So whatever storms we face in life, we are reminded today that God is always with us. It can be hard to feel this, especially in the middle of the night when we cannot sleep; but just because we cannot feel God’s presence does not mean he isn’t there. The disciples had Jesus right with them in the boat, but his presence did not stop them feeling frightened. In one sense we are thus reminded that feeling frightened is OK. It doesn’t mean we lack faith. It means that we know how much we need God, and that, in the end, is all we do need. In the end there is only God.

 

 

 

Closer to God in the storm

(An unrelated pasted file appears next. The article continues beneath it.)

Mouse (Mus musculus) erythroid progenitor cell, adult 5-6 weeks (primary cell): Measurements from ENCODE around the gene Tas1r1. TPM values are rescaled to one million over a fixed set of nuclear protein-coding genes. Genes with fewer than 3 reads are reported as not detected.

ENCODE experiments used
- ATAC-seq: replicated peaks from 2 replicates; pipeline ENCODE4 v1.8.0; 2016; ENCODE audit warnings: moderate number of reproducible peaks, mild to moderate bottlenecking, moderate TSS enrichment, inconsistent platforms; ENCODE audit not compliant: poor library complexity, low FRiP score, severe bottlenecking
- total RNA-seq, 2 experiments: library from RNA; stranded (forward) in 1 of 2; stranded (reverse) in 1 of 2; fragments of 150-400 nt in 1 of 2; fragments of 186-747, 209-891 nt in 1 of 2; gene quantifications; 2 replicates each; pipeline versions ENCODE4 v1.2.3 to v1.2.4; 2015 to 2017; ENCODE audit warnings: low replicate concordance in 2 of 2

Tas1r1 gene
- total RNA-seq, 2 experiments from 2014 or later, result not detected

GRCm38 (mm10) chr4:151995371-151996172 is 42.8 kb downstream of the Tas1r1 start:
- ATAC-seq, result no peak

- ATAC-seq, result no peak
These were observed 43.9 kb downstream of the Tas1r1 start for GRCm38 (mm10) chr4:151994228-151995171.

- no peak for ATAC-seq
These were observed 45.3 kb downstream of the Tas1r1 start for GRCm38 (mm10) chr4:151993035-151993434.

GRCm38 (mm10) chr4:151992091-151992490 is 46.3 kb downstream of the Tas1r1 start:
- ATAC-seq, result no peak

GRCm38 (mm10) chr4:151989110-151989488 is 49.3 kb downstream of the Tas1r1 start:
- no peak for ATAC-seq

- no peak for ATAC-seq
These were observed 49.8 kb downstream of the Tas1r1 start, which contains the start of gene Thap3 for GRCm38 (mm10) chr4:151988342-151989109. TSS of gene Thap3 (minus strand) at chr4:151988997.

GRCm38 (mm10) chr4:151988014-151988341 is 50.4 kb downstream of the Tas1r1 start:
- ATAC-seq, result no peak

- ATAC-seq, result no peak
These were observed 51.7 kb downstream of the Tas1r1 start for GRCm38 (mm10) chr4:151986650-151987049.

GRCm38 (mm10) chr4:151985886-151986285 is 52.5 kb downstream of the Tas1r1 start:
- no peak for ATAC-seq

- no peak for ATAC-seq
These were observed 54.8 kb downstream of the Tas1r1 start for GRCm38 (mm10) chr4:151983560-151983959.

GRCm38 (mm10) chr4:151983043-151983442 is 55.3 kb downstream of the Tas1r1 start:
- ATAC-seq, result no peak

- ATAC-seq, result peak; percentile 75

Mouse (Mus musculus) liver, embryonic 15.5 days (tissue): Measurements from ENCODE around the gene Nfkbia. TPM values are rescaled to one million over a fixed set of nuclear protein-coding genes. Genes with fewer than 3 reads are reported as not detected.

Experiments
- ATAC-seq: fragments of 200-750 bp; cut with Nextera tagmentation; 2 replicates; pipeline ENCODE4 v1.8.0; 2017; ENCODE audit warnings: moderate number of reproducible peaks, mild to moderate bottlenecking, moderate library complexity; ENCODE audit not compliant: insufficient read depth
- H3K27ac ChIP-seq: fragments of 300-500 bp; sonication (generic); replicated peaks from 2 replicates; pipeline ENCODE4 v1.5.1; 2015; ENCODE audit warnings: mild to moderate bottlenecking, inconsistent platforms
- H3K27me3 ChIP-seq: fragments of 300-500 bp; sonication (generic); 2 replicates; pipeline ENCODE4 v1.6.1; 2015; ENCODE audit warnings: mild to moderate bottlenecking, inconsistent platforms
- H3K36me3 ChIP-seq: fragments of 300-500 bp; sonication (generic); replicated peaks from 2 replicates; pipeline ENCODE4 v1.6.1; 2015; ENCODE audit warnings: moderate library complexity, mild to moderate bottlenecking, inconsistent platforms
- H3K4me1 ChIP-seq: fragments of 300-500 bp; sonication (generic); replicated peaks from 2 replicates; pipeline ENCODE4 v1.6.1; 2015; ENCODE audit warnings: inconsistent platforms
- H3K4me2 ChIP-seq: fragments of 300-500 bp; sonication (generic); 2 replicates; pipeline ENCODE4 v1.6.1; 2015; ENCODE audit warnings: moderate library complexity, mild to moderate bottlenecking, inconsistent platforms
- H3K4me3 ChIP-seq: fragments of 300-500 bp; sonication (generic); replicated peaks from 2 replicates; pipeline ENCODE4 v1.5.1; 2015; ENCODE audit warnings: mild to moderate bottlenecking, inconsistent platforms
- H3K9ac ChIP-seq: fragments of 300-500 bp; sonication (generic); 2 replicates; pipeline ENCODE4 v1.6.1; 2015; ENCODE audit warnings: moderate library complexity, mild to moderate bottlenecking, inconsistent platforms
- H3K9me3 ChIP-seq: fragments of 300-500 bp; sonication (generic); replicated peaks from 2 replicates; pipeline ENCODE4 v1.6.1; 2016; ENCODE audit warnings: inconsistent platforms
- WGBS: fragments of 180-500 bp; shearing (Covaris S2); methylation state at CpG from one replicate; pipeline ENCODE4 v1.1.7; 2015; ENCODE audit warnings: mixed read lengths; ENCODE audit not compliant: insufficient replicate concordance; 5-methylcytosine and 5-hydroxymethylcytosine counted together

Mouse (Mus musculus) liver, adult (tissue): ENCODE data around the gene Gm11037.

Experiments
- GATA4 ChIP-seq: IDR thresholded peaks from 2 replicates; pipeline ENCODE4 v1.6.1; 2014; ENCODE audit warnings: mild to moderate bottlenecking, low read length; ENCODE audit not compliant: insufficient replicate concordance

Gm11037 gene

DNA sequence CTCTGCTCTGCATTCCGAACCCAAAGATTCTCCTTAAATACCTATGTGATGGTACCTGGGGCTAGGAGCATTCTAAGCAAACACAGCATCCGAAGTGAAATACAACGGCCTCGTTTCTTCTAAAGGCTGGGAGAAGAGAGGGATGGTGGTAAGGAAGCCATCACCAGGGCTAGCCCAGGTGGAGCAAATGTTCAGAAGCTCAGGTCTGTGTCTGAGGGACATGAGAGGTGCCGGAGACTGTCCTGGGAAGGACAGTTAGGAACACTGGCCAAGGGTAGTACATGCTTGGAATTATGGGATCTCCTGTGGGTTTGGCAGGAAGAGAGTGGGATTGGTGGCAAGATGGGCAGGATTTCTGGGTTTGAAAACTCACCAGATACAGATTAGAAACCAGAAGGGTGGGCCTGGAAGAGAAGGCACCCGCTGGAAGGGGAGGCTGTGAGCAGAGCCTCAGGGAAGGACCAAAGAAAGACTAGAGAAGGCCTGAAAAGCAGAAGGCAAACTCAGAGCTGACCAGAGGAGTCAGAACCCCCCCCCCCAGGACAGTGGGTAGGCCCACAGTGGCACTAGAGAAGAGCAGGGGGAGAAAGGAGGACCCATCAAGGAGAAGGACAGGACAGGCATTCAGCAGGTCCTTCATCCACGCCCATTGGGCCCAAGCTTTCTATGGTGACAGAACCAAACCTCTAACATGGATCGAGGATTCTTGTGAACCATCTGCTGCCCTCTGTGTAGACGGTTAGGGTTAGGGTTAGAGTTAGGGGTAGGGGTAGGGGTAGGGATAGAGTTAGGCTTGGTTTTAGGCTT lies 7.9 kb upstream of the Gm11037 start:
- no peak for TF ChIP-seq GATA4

Frances writes on next Sunday’s readings :- These readings all explore the idea that our vision of God is too small, too domesticated and prosaic. We need to rethink it and our whole relationship to the divine. Our Old Testament and Gospel passages do this by way of imagery related to the sea. Now, whilst most of us in the West nip off for seaside holidays at some time or other, and may be rightly impressed by a huge storm at sea, as well as delighting in sunny times, we have to remember that none of this was the experience of Israel. Theirs was a land-locked country, with the pagan Phoenicians on the coast. They were the great sea farers and traders of antiquity and Israel feared the sea as something alien and unknown. Pagans in this area worshipped the storm gods Ta-hunta, in the Bronze Age, and Baal in the time of the Old Testament, and were well aware of the power of sea and storm. In the time of Jesus there were of course fishermen on the Sea of Galilee, but that too called for exceptional skills, as the arrival of sudden storms could easily sink a small boat as we see from our Gospel. (Mark 4:35-41).